A court might award punitive damages, if a defendant in a personal injury case has displayed behavior that went beyond the category of simple negligence. In fact, the defendant’s outrageous actions could be likened to acts that exemplified gross negligence.
This particular monetary award does not serve as a form of compensation for the plaintiff.
• It gives the court a way to punish the defendant.
• It represents an attempt to reduce the likelihood that the defendant’s outrageous actions might be repeated.
What situations could push a court to impose punitive damages?
In some states, it would be those situations where defendants have carried out some form of intentional misconduct. In other states, it might be restricted to actions that were reckless or deceitful. Usually, such actions have been motivated by malice. In a majority of states, defendants that get charged with gross negligence also get hit with the need to pay punitive damages.
What is the nature of gross negligence?
According to the law, an act gets classed as grossly negligent if it shows disrespect for the safety of others. Typically, such disrespectful actions tend to be performed in a reckless manner. Frequently, the person that has chosen to act so recklessly has also ignored a specific law or regulation.
Why is gross negligence of particular concern to personal injury lawyers?
Facilities that provide customers with the chance to enjoy a daring or risky experience normally ask each customer to sign a waiver. That waiver would remove the facility from liability, if the signing customer were to get injured, while enjoying that daring experience. In other words, the facility cannot be sued for an injury that was suffered by a waiver-signing customer.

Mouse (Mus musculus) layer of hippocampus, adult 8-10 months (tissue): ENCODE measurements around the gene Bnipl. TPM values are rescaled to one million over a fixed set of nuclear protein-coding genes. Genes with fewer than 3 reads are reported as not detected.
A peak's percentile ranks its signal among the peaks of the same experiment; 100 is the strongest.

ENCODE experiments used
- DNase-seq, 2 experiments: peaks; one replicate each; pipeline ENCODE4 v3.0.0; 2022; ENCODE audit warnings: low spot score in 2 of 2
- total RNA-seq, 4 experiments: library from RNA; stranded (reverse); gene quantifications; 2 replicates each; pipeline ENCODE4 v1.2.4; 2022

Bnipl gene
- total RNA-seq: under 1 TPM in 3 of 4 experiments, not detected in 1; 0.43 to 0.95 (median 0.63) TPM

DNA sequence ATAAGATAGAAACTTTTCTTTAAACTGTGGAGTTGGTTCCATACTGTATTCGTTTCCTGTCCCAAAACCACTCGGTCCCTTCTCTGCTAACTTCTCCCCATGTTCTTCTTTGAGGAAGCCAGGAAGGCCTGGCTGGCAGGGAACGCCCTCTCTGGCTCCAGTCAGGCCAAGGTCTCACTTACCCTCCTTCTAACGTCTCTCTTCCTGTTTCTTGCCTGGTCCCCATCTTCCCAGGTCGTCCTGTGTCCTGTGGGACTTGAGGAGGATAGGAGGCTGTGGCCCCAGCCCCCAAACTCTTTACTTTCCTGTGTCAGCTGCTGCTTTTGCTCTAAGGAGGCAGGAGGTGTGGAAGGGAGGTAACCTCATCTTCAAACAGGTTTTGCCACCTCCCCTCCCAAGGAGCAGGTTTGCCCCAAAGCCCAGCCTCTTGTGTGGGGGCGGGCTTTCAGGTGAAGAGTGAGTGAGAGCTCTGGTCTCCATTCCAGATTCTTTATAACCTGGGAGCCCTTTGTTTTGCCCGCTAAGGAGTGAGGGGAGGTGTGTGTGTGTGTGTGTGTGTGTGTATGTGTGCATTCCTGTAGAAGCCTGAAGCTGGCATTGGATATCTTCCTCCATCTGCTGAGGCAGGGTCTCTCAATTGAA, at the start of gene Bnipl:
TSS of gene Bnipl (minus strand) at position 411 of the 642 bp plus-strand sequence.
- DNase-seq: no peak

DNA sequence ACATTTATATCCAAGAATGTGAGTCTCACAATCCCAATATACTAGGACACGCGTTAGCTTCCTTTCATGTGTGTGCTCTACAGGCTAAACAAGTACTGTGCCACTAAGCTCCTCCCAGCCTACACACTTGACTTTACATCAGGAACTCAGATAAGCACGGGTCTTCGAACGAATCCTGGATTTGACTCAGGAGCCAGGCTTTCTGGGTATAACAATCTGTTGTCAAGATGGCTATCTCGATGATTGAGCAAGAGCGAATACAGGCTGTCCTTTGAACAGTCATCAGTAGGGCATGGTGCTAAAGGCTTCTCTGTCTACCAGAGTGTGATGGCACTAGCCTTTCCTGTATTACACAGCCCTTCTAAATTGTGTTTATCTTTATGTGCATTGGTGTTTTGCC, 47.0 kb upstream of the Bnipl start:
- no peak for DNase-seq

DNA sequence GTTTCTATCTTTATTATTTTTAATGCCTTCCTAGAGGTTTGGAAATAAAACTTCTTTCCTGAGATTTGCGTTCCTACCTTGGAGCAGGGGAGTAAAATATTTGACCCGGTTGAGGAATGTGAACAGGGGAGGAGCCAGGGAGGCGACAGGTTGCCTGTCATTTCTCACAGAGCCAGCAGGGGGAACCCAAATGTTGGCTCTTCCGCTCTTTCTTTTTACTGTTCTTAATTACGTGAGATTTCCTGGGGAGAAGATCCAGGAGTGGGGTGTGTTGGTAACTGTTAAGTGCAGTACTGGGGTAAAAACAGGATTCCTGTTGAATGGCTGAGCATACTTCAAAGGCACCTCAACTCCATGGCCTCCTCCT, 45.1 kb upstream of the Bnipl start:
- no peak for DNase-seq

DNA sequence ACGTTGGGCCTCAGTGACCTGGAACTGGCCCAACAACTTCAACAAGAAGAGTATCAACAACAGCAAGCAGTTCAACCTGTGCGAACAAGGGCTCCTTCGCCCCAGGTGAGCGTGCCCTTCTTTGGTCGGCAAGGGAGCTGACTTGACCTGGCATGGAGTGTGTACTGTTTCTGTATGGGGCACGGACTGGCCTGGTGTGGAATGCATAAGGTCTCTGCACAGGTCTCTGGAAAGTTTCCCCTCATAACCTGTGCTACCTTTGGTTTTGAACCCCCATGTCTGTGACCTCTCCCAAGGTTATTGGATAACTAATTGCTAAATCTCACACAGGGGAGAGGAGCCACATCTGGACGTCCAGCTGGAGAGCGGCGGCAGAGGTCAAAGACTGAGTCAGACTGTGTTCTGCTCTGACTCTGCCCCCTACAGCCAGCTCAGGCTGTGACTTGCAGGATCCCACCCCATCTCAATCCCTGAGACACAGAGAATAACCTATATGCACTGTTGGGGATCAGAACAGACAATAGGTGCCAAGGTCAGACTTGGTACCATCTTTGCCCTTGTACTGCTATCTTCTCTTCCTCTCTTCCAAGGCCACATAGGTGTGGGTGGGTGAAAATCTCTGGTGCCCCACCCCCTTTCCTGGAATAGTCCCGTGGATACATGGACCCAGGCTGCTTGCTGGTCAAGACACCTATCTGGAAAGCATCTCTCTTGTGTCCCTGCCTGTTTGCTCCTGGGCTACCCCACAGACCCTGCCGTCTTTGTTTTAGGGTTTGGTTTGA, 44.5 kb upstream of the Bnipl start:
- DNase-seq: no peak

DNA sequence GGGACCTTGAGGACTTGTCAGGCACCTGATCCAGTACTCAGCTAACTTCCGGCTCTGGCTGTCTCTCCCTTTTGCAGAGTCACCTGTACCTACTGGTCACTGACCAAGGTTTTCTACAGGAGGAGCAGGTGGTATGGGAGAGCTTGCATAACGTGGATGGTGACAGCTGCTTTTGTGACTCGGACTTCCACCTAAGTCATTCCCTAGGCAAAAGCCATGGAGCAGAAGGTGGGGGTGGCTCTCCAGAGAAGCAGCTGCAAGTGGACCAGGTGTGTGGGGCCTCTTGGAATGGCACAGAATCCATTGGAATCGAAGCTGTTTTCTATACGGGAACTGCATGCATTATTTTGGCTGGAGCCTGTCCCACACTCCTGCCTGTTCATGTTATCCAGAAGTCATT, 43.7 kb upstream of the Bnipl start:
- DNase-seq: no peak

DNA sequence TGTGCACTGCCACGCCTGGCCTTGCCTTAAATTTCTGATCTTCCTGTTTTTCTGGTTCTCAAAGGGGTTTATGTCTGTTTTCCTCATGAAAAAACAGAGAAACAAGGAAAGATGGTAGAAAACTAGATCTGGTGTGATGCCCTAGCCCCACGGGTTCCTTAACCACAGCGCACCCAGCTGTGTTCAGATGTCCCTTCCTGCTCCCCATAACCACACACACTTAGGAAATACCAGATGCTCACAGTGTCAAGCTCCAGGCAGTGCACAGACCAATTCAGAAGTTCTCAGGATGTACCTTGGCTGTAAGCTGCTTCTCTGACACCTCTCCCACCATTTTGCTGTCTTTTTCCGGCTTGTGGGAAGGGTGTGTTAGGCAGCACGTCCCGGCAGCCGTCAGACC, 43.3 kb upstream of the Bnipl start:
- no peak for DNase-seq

At the time of a personal injury case, that rule applies, unless the named facility has been grossly negligent. In that case, the signed waiver could not function as a means for lifting the liability charge that would otherwise get placed on the responsible facility/the waiver-creators.
What sorts of injuries to a customer that has carried out a risky action could be linked to gross negligence? Those would be injuries that were caused by a failure that had introduced into the situation more than the usual amount of risk. For example, suppose some customer chose to try the new game, the hatchet throw. There the sharp blade poses a risk. Suppose, though, that the customer got injured, because the grip on the hatchet failed to carry out its intended function.
In that case, the customer would have the right to hire a Personal Injury Lawyer in Waterloo and sue the hatchet-throwing facility. It, in turn, would have the right to sue the company that had produced and sold the defective hatchet.